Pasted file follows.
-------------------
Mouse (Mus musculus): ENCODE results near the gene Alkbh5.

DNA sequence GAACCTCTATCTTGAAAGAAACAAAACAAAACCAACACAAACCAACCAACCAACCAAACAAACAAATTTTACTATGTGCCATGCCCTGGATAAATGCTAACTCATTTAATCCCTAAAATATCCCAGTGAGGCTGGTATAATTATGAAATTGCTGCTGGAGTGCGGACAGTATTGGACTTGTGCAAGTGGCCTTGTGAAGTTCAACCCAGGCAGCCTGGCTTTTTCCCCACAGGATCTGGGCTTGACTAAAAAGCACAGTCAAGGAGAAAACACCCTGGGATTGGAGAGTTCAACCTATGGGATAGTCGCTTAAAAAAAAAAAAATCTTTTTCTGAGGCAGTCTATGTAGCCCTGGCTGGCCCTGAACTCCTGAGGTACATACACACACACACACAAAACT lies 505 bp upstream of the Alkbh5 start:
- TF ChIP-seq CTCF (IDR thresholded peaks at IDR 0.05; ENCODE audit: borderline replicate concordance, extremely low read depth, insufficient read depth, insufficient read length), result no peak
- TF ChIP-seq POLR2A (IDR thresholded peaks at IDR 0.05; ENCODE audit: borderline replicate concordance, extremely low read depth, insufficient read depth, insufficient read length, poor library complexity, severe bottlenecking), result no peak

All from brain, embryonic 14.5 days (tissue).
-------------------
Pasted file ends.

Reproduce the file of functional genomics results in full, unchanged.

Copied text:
Mouse (Mus musculus): ENCODE results near the gene Alkbh5.

DNA sequence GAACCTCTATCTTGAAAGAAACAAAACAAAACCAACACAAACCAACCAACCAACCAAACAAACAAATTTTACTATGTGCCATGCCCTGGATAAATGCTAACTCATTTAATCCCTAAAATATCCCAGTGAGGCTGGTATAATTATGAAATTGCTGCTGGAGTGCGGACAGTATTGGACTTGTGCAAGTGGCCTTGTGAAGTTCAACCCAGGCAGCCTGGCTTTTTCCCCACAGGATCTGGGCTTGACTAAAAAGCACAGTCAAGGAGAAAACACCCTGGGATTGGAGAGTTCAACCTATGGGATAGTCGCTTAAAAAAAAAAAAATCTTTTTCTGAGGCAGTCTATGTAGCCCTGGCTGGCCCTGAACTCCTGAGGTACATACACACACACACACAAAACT lies 505 bp upstream of the Alkbh5 start:
- TF ChIP-seq CTCF (IDR thresholded peaks at IDR 0.05; ENCODE audit: borderline replicate concordance, extremely low read depth, insufficient read depth, insufficient read length), result no peak
- TF ChIP-seq POLR2A (IDR thresholded peaks at IDR 0.05; ENCODE audit: borderline replicate concordance, extremely low read depth, insufficient read depth, insufficient read length, poor library complexity, severe bottlenecking), result no peak

All from brain, embryonic 14.5 days (tissue).